Dry Those Tears
It sounds impossible to try to relax while your baby is in the throes of what sounds like torture. But your anxiety doesn't make the situation any easier — for either of you — and you could even inadvertently pass your stress on to your baby. Instead of freaking out and having a meltdown when you're at your wits' end, make sure Baby is in a safe place, like his crib, and then go take a breather (or cry your eyeballs out for a few minutes) in another room.
Try the art of distraction
If you've tried rocking or bouncing Baby for hours on end without success, try going outside for a walk with Baby in a carrier or strapping him into his car seat and going for a drive. The motion, or simply the change of pace, may help soothe him or maybe even help lull him to sleep.
Talk to your doctor about natural remedies
When reading up on natural or homemade remedies, you may be tempted to try every concoction that promises to ease Baby's colic. But think twice before you do. Talk to your baby's pediatrician about remedies — either homemade or over-the-counter — to find out if they really will soothe Baby's colic.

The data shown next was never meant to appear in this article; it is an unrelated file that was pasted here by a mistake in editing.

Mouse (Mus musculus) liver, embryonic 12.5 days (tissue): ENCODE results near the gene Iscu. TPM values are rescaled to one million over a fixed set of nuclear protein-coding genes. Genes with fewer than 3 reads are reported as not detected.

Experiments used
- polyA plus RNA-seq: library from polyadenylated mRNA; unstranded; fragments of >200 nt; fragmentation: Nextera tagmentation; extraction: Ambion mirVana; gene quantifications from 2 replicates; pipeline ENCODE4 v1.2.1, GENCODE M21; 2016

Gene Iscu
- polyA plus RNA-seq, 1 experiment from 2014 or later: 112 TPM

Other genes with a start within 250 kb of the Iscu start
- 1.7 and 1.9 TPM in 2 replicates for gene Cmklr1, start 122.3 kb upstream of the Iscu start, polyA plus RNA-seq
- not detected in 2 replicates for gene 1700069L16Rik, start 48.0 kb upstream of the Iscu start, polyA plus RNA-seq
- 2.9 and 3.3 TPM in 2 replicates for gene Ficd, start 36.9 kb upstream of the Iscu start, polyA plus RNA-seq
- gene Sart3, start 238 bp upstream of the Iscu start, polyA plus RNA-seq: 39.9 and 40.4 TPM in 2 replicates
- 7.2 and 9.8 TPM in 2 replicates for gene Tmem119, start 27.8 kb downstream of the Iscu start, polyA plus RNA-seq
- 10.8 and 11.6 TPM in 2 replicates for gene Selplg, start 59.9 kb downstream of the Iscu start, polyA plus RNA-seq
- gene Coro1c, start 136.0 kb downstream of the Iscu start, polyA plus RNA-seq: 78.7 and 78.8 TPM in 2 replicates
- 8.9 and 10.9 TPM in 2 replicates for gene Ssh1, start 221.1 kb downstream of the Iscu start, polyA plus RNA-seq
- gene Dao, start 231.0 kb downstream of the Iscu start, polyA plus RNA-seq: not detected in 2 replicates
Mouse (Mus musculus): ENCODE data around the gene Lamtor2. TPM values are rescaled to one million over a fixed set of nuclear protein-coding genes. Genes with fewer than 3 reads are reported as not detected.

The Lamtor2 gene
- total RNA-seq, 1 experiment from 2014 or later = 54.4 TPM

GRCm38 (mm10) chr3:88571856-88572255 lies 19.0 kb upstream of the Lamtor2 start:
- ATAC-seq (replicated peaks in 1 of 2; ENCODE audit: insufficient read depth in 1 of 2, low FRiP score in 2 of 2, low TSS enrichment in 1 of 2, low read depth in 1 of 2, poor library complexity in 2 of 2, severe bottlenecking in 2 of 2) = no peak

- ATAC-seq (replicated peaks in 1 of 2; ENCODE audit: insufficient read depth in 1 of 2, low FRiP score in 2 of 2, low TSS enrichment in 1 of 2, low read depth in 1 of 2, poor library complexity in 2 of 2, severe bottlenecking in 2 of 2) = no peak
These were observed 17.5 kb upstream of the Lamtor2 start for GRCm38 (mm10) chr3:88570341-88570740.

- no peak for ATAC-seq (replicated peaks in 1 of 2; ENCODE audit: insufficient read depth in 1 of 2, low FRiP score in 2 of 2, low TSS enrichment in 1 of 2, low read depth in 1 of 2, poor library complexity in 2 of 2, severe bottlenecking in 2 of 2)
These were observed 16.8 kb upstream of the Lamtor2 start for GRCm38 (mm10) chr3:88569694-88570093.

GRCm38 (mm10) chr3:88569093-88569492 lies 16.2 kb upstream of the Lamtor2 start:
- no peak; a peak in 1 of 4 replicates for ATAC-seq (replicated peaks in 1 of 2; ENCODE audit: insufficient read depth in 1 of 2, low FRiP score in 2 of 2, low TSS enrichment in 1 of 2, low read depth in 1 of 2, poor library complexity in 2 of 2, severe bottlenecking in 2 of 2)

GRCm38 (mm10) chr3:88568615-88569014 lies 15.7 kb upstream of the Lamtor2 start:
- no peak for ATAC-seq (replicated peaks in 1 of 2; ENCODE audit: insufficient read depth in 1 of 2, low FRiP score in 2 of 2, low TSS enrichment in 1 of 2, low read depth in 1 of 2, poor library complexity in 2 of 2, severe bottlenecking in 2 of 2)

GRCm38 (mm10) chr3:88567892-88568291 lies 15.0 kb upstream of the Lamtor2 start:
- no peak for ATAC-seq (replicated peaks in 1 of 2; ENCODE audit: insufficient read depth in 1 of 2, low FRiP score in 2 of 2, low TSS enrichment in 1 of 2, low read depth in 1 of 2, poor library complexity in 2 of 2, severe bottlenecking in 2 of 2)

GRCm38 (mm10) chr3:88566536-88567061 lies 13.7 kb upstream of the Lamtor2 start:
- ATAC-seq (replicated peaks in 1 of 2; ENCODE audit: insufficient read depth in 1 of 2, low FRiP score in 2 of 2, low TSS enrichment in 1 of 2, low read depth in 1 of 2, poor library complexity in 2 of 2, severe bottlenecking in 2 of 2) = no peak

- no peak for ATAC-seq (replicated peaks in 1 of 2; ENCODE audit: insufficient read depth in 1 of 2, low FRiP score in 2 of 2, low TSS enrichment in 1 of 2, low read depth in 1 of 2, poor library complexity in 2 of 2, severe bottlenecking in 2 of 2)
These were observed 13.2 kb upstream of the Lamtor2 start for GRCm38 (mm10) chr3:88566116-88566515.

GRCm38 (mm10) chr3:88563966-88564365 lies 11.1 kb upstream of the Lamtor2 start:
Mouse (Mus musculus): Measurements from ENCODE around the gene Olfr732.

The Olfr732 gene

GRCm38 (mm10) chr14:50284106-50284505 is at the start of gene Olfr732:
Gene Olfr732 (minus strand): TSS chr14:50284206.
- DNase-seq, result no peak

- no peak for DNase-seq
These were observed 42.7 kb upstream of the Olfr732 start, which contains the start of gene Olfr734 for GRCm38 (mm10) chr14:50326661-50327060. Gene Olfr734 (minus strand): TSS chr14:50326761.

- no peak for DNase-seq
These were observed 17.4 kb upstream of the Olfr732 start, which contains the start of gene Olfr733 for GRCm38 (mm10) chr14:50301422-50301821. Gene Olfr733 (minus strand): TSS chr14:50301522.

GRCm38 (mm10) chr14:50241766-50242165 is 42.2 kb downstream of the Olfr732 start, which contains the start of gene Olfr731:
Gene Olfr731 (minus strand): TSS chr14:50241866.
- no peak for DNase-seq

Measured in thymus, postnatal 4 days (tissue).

Use the right bottle
For many newborns, colic can be associated with painful gas caused by swallowing excess air bubbles. A bottle designed to reduce or eliminate air bubbles from traveling through the nipple when baby drinks, such as Munchkin's new LATCH Bottle with an anti-colic valve at the bottom, can be worth its weight in gold. Don't be afraid to experiment with different bottle brands, styles or nipples to see what works for your baby.
Whether you use a white noise machine (while taking caution to moderate the volume level) or simply turn on the blow dryer or vacuum cleaner, background noise can sometimes be the trick to calming Baby out of his colicky jag. Some women swear by the noise of the dishwasher or the washing machine — whatever ambient noise your home appliances make may be the key to a calm, quiet afternoon. It's worth a try — at the very least, you'll get some household chores done.